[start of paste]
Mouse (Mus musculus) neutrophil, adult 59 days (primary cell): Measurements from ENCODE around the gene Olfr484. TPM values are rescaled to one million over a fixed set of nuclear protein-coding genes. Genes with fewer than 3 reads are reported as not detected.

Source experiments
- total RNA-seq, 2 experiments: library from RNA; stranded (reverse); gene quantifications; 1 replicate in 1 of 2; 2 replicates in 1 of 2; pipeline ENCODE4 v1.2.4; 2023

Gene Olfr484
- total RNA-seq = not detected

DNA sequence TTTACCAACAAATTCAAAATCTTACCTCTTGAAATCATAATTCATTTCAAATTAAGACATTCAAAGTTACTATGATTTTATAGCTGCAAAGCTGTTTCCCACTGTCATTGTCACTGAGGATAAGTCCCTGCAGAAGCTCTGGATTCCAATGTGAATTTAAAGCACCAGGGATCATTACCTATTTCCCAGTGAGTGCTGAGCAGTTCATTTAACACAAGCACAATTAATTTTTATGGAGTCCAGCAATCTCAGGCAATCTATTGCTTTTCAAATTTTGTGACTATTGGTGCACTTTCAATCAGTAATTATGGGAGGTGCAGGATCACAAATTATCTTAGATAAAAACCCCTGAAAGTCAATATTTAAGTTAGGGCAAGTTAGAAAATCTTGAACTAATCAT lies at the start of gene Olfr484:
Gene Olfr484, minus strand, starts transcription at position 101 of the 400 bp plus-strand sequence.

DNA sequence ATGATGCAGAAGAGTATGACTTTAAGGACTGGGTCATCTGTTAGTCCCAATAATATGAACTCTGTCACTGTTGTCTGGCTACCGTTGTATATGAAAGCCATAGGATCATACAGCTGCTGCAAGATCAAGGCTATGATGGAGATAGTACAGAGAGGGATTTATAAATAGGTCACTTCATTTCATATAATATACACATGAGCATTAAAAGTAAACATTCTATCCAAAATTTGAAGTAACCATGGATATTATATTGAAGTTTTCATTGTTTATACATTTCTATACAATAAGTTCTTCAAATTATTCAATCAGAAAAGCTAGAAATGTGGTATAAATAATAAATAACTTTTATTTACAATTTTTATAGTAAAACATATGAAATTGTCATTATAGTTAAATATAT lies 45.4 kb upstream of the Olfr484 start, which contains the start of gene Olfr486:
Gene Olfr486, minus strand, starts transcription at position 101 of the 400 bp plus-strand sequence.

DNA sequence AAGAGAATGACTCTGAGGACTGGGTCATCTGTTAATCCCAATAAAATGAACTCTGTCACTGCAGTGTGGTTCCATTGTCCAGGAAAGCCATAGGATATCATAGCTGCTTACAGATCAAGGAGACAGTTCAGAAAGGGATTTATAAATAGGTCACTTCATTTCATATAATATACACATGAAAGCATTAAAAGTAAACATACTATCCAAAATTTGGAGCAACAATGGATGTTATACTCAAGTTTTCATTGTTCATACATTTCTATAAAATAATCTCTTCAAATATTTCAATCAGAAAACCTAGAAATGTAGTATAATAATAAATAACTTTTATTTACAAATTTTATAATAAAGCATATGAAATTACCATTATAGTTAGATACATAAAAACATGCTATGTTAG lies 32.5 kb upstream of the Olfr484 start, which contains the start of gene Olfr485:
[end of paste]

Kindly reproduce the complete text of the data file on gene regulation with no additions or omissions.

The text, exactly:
Mouse (Mus musculus) neutrophil, adult 59 days (primary cell): Measurements from ENCODE around the gene Olfr484. TPM values are rescaled to one million over a fixed set of nuclear protein-coding genes. Genes with fewer than 3 reads are reported as not detected.

Source experiments
- total RNA-seq, 2 experiments: library from RNA; stranded (reverse); gene quantifications; 1 replicate in 1 of 2; 2 replicates in 1 of 2; pipeline ENCODE4 v1.2.4; 2023

Gene Olfr484
- total RNA-seq = not detected

DNA sequence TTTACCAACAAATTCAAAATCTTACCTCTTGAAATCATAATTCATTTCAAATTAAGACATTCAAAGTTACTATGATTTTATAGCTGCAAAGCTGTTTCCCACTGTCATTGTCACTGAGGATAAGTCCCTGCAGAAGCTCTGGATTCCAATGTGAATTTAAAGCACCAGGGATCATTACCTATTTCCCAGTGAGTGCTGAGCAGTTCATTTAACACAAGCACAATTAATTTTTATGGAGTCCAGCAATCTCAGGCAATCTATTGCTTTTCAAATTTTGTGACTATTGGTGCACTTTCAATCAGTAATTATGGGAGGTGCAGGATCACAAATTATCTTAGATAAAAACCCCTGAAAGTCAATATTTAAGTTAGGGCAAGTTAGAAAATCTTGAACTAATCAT lies at the start of gene Olfr484:
Gene Olfr484, minus strand, starts transcription at position 101 of the 400 bp plus-strand sequence.

DNA sequence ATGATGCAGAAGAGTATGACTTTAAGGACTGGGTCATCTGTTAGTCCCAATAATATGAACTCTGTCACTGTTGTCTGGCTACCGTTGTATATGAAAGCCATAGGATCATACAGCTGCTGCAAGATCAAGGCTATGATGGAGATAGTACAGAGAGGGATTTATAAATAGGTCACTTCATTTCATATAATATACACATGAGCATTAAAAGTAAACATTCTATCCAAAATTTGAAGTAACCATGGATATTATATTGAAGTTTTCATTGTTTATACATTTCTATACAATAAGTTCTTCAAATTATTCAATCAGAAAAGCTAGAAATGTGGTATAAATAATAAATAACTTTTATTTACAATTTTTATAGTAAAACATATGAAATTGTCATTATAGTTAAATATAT lies 45.4 kb upstream of the Olfr484 start, which contains the start of gene Olfr486:
Gene Olfr486, minus strand, starts transcription at position 101 of the 400 bp plus-strand sequence.

DNA sequence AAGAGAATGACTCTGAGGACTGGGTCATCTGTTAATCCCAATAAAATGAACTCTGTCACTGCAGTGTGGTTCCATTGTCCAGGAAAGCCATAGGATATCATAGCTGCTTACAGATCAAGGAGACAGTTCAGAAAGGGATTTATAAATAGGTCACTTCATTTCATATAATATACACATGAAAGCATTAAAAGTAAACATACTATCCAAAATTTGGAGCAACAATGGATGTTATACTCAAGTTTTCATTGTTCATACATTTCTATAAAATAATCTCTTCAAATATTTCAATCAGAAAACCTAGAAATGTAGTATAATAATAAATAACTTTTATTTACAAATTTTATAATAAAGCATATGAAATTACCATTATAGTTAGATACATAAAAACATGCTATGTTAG lies 32.5 kb upstream of the Olfr484 start, which contains the start of gene Olfr485: